Danone has slammed a New Zealand High Court decision to stall its legal battle to recoup money lost as a result of the Fonterra whey protein concentrate (WPC) botulism scare.
New Zealand High Court judge Justice Geoffrey Venning last week approved Fonterra's request for a temporary stay in the case launched by Danone in January 2014 "to bring all facts to light and to obtain compensation for the harm it has suffered."
Danone claims to have lost sales worth €370m (US$510m, NZ$593m) as a result of the August 2013 WPC botulism alert.
Under the terms of its supply agreement with Fonterra, which Danone terminated in January, arbitration proceedings were simultaneously launched in Singapore.
Approving Fonterra's application for a temporary stay, Venning ordered that the arbitration be completed first.
“Given the substantial degree of factual overlap between the claims in the Singaporean arbitration and these proceedings I consider that it would not be in the interests of justice for both claims to proceed in tandem,” said Venning.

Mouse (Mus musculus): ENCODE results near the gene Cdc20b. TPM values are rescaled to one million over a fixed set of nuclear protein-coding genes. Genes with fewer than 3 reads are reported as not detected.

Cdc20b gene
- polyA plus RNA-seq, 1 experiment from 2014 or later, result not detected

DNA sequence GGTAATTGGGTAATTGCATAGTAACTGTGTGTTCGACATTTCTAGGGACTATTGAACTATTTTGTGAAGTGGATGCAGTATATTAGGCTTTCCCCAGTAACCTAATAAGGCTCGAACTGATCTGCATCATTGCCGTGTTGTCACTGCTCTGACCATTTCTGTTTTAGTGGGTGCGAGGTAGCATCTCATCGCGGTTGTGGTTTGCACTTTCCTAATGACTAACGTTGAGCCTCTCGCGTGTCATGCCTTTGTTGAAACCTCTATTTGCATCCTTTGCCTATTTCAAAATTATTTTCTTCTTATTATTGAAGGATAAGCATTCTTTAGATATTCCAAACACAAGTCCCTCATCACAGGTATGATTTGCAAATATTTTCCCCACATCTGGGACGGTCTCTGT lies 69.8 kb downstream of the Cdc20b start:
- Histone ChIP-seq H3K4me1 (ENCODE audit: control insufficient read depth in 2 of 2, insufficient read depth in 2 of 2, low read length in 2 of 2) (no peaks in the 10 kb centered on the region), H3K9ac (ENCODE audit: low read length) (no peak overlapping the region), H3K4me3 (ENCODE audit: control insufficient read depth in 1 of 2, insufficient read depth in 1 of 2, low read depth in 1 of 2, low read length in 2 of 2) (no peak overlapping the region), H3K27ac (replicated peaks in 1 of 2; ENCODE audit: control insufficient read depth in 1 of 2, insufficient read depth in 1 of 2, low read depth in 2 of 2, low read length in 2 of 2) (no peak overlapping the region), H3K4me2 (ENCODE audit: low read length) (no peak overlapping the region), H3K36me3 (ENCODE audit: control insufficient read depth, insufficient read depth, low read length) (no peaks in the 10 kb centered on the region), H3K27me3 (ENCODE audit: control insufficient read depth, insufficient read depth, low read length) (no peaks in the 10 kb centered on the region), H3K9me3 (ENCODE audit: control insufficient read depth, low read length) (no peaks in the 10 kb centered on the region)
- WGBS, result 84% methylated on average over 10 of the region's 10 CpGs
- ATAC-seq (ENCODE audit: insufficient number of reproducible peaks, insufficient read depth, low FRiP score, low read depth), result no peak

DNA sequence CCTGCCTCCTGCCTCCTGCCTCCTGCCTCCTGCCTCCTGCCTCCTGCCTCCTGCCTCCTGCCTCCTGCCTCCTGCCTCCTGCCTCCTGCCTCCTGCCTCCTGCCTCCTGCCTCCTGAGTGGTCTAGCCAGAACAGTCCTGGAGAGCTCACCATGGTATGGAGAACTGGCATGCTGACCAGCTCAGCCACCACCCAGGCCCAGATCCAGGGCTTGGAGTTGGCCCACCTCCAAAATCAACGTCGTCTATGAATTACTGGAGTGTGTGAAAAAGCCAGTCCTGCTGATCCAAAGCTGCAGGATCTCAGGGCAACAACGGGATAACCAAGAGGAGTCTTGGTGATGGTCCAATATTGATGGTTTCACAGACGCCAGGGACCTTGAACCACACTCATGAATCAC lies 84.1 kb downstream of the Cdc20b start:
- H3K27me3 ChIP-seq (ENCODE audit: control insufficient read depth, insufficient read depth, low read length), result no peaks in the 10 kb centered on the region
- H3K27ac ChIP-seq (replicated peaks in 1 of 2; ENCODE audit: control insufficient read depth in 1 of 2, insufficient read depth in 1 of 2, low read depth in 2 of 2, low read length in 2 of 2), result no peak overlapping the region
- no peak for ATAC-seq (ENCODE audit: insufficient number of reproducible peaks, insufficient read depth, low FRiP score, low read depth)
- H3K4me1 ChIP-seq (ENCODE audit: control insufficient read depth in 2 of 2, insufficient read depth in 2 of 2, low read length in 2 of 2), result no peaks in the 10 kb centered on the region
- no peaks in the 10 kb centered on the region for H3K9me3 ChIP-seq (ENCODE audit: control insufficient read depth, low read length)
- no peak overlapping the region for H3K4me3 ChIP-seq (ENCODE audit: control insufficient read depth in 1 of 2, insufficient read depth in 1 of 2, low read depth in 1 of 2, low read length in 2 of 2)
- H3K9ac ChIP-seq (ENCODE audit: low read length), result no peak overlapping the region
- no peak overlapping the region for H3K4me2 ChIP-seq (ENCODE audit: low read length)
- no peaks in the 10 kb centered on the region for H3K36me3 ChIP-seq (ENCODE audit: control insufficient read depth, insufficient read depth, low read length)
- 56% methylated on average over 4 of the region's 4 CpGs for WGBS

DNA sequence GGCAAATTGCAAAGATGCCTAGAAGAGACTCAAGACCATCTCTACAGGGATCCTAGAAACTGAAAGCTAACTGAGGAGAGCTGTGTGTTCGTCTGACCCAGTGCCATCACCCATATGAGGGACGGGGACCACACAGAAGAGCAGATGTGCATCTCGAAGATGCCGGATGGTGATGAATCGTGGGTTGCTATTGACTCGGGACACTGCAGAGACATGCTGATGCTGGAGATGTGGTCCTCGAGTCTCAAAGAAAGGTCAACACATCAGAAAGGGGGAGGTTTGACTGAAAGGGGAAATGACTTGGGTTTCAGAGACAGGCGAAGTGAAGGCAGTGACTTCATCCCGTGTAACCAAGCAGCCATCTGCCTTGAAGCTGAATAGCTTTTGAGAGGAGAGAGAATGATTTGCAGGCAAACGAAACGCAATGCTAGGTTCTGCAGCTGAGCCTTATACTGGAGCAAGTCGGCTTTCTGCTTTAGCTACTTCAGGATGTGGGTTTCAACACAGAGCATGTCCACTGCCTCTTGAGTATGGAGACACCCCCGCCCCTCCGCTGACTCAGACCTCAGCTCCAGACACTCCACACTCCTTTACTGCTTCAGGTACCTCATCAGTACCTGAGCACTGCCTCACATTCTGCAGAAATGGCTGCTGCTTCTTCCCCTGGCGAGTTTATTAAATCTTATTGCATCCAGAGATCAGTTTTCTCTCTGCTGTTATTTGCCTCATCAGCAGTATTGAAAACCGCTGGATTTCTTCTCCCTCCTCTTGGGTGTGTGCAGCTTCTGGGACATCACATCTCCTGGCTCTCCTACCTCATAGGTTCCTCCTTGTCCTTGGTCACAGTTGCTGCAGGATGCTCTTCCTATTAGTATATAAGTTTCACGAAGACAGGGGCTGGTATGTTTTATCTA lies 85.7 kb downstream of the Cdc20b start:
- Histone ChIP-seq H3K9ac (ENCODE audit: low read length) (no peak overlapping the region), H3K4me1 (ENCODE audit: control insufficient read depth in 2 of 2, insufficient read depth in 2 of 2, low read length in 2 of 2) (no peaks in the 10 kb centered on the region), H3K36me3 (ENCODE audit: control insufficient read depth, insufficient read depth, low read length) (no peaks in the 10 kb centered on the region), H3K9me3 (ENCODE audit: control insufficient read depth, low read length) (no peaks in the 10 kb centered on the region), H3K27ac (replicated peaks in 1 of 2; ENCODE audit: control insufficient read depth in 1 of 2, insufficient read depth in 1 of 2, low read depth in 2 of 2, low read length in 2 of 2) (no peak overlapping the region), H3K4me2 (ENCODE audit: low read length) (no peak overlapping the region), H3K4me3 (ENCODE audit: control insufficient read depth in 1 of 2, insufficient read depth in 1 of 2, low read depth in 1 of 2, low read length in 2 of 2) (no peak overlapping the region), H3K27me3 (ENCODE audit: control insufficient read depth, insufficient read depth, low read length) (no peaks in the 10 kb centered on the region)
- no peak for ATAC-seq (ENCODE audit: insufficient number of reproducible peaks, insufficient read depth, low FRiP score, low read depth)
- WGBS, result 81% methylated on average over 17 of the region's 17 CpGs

“It is in the interests of cost, convenience and justice that the factual matters be determined first, either in these proceedings or the Singaporean arbitration," the Justice added.
Danone may still pursue its New Zealand High Court if "there are issues not resolved in the arbitration."
In a statement sent to DairyReporter.com, Danone questioned why both cases can't continue concurrently.
“Danone believes this decision creates undue delay in having its separate High Court claims heard and that there is no reason both matters cannot proceed together," said Danone.
“Danone reiterates that this affair illustrates serious failings throughout the Fonterra group of companies in applying the quality standards required in the food industry. Danone will consult with its legal team to consider next steps in relation to the High Court claim.”
DairyReporter.com approached Fonterra for comment, but no response was forthcoming prior to publication.
Fonterra alerted eight customers, including Danone subsidiaries Nutricia Australia New Zealand (Nutricia ANZ) and Dumex, on August 2 2013 that three batches of WPC potentially contaminated with botulism-causing Clostridium botulinum had entered the supply chain.
Tests later revealed that the bacteria found were Clostridium sporogenes - a non-toxic Clostridium strain.
This information came too late, however, for Nutricia ANZ and Dumex, who, without proof their products were tainted, pulled thousands of units of infant formula from shelves in New Zealand, Cambodia, Thailand, Hong Kong, China, Malaysia, and Singapore.
Fonterra, which vowed previously to "vigorously defend any proceedings", has budgeted for a payout of just NZ$11m (US$9.5m, €7m) to Danone. This figure, Fonterra claims, represents "the maximum contractual liability to Danone."